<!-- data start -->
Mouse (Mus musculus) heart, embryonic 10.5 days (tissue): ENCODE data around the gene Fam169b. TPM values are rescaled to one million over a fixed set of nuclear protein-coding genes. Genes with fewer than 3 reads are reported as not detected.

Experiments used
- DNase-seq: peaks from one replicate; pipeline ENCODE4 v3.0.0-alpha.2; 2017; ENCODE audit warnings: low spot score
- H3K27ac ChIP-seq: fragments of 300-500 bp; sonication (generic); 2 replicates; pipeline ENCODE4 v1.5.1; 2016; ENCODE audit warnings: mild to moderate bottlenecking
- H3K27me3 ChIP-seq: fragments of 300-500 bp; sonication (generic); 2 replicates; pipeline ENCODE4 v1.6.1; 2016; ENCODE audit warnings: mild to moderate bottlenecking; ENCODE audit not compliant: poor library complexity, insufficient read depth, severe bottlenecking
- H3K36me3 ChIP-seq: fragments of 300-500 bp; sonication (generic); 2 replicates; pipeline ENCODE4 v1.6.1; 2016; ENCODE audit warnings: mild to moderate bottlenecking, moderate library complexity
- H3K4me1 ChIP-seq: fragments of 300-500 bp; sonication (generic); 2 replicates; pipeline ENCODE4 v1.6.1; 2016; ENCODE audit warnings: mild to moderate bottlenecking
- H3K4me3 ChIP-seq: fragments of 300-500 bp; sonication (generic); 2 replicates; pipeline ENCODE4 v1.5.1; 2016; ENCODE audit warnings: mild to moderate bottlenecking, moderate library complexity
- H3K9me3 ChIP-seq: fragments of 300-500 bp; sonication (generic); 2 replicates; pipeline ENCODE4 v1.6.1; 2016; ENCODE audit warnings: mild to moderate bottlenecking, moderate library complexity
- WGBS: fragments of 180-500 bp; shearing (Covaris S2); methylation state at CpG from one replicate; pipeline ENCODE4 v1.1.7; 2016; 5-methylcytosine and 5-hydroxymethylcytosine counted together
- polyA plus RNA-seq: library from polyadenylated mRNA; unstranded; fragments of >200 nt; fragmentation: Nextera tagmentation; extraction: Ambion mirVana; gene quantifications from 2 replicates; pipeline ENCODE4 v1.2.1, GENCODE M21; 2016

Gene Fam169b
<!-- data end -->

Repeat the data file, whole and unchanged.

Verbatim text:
Mouse (Mus musculus) heart, embryonic 10.5 days (tissue): ENCODE data around the gene Fam169b. TPM values are rescaled to one million over a fixed set of nuclear protein-coding genes. Genes with fewer than 3 reads are reported as not detected.

Experiments used
- DNase-seq: peaks from one replicate; pipeline ENCODE4 v3.0.0-alpha.2; 2017; ENCODE audit warnings: low spot score
- H3K27ac ChIP-seq: fragments of 300-500 bp; sonication (generic); 2 replicates; pipeline ENCODE4 v1.5.1; 2016; ENCODE audit warnings: mild to moderate bottlenecking
- H3K27me3 ChIP-seq: fragments of 300-500 bp; sonication (generic); 2 replicates; pipeline ENCODE4 v1.6.1; 2016; ENCODE audit warnings: mild to moderate bottlenecking; ENCODE audit not compliant: poor library complexity, insufficient read depth, severe bottlenecking
- H3K36me3 ChIP-seq: fragments of 300-500 bp; sonication (generic); 2 replicates; pipeline ENCODE4 v1.6.1; 2016; ENCODE audit warnings: mild to moderate bottlenecking, moderate library complexity
- H3K4me1 ChIP-seq: fragments of 300-500 bp; sonication (generic); 2 replicates; pipeline ENCODE4 v1.6.1; 2016; ENCODE audit warnings: mild to moderate bottlenecking
- H3K4me3 ChIP-seq: fragments of 300-500 bp; sonication (generic); 2 replicates; pipeline ENCODE4 v1.5.1; 2016; ENCODE audit warnings: mild to moderate bottlenecking, moderate library complexity
- H3K9me3 ChIP-seq: fragments of 300-500 bp; sonication (generic); 2 replicates; pipeline ENCODE4 v1.6.1; 2016; ENCODE audit warnings: mild to moderate bottlenecking, moderate library complexity
- WGBS: fragments of 180-500 bp; shearing (Covaris S2); methylation state at CpG from one replicate; pipeline ENCODE4 v1.1.7; 2016; 5-methylcytosine and 5-hydroxymethylcytosine counted together
- polyA plus RNA-seq: library from polyadenylated mRNA; unstranded; fragments of >200 nt; fragmentation: Nextera tagmentation; extraction: Ambion mirVana; gene quantifications from 2 replicates; pipeline ENCODE4 v1.2.1, GENCODE M21; 2016

Gene Fam169b